The commission permitted the company to maintain its present fuel-adjustment clause, thereby permitting the company *738 to retain its fuel savings from the electricity generated by the wind turbine. As the company came close to recouping its investment, the commission stated that it would consider the future treatment of savings in the company's ongoing fuel-adjustment-clause docket. There is no evidence that satisfies this court that the commission acted illegally, arbitrarily, or unreasonably. See Narragansett Electric Co. v. Burke, R.I., 404 A.2d 821, 825-26 (1979), cert. denied, 444 U.S. 1079, 100 S. Ct. 1031, 62 L. Ed. 2d 763 (1980); § 39-5-3.

    V

    The remaining issue concerns the treatment of contributions in aid of construction. The town argues that the commission erred in refusing to deduct from operating expenses the amount of pre-1972 contributions in aid of construction not refunded to ratepayers.

    The company will not pay the costs of extensive construction involved in providing service to a customer who lives beyond its existing lines. The customer who seeks electric service must advance to the company the construction costs necessary for interconnection. This advance is a contribution in aid of construction that is amortized over a period of time. However, pre-1972 contributions have not been amortized. At the hearing, the division's witness proposed that the pre-1972 contributions in aid of construction be deducted from the rate base and that the company's operating expense be "credited" with 10 percent of this amount annually for ten years. The commission stated that the company had not eliminated $47,373 from the rate base. Initially, it noted that this amount reflected the difference between the total pre-1972 contributions and the amount of contributions not yet depreciated. The commission stated that "[c]ontribution advances are not an investment of stockholders upon which depreciation is permitted." Finding that the company had "already taken depreciation on $47,373 of pre-1972 contributions," the commission held that an adjustment was necessary for this amount. Thereafter, the commission, in discussing the operating expenses of the company, stated that the division's basis for crediting $47,373 to the company's cost of service was that the company should not have depreciated this amount in the first place. The commission concluded that a "$4,737 credit [for a ten-year period] would be an improper exercise in retroactive ratemaking." However, the commission credited the company with the amount of $4,737 in its computation of the revenue requirement.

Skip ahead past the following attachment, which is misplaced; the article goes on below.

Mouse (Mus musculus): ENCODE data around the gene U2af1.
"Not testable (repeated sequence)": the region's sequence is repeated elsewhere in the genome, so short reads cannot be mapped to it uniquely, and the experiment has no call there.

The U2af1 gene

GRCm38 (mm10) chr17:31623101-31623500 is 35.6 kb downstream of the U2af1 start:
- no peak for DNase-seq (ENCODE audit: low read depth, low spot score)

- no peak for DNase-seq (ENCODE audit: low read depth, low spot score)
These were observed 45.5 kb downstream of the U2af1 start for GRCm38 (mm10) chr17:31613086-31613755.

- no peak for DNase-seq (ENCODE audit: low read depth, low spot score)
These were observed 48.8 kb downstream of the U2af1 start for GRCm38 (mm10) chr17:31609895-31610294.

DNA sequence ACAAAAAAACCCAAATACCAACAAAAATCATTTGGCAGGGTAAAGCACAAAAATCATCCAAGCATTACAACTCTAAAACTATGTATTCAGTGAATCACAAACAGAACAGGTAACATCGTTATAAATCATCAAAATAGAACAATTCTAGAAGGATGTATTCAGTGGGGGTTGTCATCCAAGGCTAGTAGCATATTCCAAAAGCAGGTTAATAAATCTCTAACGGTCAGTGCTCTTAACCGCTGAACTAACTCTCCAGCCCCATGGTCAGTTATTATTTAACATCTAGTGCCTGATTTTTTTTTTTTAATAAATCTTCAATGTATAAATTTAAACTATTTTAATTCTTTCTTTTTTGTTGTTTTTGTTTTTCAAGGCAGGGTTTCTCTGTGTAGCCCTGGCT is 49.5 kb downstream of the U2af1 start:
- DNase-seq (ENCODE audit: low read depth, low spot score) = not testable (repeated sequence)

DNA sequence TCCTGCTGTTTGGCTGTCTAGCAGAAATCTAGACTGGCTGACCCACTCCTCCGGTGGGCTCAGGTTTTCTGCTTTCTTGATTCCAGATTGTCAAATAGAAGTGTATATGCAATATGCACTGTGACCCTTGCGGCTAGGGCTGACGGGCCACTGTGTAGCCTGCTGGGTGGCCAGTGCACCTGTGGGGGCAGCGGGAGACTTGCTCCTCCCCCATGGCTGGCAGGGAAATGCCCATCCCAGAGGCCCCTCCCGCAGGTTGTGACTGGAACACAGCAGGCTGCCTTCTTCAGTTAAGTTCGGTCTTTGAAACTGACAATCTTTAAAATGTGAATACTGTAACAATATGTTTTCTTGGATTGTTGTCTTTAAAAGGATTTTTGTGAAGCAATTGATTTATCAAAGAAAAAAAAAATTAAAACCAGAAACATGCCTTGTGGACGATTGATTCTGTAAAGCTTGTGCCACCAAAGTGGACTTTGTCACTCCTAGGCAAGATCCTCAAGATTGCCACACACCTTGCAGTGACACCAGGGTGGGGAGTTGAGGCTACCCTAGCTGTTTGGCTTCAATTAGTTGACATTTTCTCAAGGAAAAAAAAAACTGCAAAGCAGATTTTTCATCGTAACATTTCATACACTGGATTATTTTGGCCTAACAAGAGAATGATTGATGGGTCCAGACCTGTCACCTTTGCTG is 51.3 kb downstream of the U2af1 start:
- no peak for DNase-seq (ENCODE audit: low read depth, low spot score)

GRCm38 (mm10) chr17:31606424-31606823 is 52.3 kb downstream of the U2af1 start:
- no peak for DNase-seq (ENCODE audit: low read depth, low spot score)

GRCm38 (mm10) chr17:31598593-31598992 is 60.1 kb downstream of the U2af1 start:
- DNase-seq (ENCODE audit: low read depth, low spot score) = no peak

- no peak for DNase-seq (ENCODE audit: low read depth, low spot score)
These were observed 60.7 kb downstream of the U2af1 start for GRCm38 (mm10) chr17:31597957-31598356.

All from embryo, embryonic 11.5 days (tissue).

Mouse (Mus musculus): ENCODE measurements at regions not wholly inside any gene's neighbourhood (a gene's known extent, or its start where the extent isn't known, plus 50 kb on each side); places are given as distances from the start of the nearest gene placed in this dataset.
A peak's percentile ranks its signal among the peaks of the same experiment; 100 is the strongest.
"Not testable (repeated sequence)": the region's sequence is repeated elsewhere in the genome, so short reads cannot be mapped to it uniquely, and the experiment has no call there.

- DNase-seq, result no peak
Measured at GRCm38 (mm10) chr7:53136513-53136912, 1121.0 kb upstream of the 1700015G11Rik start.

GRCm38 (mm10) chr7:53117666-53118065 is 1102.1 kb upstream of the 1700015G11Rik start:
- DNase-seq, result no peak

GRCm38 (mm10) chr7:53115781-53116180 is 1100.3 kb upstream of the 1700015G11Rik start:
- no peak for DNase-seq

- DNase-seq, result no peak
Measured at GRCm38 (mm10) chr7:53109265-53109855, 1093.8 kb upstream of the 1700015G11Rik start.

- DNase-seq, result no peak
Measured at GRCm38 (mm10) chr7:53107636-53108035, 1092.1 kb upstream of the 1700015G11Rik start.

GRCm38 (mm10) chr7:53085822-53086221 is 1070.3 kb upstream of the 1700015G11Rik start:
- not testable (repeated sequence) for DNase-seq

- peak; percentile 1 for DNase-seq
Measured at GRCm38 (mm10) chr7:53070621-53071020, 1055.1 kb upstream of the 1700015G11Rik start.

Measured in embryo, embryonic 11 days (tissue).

The exclusion from rate base of contributions in aid of construction is uniformly accepted. Ohio Utilities Co. v. Public Utilities Commission, 58 Ohio St. 2d 153, 160, 389 N.E.2d 483, 488 (1979); 1 Priest, Principles of Public Utility Regulation, 177 (1969). The reason is that shareholders' investments constitute rate base. If ratepayer contributions were included within rate base, then stockholders would be receiving a return on nonshareholder (noninvestor) contributions. Ratepayer contributions are devoted to the public use for their own benefit, not the investors' benefit. Ohio Utilities Co. v. Public Utilities Commission, 58 Ohio St.2d at 161, 389 N.E.2d at 488.